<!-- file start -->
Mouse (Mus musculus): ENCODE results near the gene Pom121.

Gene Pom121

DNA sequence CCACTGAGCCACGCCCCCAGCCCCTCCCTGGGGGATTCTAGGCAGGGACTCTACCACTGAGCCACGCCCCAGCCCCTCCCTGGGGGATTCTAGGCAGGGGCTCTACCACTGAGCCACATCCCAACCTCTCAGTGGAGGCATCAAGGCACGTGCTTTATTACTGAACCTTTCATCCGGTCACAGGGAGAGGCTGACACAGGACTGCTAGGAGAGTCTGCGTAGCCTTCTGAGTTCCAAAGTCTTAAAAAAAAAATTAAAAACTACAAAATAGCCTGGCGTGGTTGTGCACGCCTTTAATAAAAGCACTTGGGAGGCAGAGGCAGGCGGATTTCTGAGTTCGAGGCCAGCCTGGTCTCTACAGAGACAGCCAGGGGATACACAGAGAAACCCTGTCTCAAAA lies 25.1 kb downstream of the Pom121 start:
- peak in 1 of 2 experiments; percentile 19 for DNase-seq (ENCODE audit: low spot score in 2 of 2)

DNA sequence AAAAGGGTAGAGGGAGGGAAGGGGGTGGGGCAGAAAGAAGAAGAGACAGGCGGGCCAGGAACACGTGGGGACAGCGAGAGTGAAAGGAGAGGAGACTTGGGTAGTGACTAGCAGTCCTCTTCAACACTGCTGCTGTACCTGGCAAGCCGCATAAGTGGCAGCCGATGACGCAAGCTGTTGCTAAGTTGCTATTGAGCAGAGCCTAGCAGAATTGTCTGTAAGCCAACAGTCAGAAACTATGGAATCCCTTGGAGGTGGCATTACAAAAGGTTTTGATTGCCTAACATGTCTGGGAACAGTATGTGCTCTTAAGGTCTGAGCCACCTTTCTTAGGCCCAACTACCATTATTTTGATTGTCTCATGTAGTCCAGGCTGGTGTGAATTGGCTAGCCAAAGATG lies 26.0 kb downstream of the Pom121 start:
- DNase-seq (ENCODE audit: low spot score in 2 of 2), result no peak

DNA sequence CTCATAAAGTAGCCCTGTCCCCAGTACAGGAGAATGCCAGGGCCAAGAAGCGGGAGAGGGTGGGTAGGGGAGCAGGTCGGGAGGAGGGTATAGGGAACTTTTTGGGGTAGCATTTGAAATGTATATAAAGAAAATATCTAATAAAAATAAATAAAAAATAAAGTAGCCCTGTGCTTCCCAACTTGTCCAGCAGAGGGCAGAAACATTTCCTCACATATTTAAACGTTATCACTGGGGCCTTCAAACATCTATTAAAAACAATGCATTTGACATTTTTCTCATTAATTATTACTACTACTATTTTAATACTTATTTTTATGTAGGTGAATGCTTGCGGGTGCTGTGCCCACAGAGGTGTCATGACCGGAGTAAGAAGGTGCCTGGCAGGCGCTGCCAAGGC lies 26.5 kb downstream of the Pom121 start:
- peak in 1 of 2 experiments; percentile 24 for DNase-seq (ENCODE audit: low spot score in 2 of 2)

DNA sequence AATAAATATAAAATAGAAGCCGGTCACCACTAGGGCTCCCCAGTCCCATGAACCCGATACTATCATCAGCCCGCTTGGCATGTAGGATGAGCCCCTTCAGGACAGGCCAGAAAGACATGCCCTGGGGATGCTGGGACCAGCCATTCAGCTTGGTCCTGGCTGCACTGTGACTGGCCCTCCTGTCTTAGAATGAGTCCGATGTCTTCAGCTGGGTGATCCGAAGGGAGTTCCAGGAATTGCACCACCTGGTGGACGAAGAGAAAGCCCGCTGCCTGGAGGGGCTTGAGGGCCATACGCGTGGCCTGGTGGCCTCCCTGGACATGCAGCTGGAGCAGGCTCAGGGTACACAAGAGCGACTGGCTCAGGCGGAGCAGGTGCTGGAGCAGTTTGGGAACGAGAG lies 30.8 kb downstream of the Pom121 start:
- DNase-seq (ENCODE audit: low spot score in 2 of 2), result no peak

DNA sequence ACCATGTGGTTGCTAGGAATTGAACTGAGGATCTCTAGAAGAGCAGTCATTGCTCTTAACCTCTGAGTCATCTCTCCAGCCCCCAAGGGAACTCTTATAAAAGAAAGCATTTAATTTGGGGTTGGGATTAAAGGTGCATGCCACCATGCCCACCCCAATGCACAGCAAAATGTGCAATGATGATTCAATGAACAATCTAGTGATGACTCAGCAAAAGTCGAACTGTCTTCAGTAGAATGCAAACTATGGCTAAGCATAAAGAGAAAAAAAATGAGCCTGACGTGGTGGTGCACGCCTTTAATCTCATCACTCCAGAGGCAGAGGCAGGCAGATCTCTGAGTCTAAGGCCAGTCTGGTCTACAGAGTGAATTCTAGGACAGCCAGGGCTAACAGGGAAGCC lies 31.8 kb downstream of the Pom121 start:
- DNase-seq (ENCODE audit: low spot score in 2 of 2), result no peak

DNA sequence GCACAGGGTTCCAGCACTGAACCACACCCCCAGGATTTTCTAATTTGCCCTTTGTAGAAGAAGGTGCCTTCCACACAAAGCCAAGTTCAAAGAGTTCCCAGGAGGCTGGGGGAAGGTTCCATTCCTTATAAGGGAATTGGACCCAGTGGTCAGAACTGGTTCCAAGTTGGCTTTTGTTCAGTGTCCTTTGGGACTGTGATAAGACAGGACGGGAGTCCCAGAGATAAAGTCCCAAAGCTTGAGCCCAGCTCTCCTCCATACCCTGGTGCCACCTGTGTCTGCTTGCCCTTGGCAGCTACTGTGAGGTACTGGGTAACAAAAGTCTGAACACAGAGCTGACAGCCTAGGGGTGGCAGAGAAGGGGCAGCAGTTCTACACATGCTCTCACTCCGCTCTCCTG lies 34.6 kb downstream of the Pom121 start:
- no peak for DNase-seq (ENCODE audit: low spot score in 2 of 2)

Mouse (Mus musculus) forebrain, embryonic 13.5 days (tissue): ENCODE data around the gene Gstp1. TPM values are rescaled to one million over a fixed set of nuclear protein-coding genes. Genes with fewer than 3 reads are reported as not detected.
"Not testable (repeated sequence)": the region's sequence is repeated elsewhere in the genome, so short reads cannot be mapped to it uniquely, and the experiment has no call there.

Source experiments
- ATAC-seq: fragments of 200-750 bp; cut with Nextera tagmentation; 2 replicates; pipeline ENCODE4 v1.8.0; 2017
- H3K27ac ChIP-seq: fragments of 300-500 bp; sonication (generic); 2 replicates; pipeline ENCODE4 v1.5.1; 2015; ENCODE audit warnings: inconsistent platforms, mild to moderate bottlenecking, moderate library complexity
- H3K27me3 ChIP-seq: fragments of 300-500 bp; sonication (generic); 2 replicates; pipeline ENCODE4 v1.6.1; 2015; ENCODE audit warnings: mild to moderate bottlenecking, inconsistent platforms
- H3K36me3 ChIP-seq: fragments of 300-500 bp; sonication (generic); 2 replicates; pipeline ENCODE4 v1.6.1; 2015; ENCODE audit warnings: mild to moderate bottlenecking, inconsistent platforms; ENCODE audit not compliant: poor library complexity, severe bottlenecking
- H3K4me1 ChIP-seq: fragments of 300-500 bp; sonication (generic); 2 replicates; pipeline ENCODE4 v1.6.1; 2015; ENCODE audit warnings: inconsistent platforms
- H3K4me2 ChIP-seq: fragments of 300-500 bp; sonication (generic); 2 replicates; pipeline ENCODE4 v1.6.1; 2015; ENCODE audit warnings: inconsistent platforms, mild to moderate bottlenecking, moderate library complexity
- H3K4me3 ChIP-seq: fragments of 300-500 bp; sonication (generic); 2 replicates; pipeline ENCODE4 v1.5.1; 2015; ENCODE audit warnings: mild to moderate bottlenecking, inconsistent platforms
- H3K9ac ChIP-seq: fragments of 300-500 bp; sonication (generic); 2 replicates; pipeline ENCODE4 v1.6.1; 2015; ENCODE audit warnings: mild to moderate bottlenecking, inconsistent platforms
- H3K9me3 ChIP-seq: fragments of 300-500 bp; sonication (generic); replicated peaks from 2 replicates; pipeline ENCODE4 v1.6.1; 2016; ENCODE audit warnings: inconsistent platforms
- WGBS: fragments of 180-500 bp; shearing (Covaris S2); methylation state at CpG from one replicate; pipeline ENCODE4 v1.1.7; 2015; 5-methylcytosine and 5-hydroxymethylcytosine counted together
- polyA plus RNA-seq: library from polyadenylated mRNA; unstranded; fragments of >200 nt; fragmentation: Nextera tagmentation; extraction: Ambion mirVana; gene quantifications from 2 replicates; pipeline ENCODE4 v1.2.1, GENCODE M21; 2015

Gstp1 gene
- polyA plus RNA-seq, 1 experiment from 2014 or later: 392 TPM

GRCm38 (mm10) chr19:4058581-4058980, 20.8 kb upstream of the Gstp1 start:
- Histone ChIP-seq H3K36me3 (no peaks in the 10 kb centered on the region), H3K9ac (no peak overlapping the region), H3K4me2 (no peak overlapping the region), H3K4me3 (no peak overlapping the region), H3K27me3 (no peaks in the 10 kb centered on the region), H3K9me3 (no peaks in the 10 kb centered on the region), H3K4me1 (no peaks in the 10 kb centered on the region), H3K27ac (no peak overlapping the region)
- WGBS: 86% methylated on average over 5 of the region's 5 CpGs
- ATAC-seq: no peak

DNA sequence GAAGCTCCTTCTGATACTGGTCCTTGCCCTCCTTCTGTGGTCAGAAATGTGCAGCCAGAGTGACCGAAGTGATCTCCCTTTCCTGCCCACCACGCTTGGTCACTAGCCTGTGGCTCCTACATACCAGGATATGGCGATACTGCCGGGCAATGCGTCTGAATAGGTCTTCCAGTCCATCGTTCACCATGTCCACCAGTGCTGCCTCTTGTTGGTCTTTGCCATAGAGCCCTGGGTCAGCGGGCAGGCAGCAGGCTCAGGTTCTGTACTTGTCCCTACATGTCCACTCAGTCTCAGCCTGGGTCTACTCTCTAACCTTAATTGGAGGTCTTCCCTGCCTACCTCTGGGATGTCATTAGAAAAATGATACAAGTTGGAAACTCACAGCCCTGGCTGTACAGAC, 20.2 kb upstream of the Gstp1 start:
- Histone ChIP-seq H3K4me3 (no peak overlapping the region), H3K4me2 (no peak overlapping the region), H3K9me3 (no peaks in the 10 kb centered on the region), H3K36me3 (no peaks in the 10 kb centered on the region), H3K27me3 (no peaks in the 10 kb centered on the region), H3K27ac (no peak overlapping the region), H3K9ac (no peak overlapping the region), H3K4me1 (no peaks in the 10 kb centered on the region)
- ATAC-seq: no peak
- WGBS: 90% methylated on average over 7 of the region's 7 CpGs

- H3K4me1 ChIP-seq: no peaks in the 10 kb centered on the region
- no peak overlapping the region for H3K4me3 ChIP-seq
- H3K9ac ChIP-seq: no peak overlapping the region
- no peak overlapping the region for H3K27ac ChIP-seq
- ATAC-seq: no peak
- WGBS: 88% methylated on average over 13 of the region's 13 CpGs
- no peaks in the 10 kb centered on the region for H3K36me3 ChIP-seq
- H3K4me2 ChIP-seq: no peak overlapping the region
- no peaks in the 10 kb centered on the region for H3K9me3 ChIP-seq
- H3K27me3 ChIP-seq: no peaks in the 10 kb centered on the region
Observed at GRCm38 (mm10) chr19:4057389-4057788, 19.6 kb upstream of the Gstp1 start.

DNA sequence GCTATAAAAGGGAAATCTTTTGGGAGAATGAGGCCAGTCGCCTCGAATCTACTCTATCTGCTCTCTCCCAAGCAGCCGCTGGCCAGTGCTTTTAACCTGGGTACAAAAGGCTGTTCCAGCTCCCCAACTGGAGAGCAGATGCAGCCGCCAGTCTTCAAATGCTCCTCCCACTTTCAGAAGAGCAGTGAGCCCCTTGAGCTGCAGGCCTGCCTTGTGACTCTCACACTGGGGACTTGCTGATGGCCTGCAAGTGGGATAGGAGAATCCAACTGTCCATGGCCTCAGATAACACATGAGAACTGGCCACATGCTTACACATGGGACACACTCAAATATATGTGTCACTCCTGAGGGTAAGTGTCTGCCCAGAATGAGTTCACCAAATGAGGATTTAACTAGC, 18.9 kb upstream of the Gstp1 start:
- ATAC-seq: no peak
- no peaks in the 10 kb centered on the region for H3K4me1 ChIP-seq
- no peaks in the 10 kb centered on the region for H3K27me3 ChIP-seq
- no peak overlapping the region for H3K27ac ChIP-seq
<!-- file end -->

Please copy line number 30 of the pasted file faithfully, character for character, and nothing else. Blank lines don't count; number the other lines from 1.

- polyA plus RNA-seq, 1 experiment from 2014 or later: 392 TPM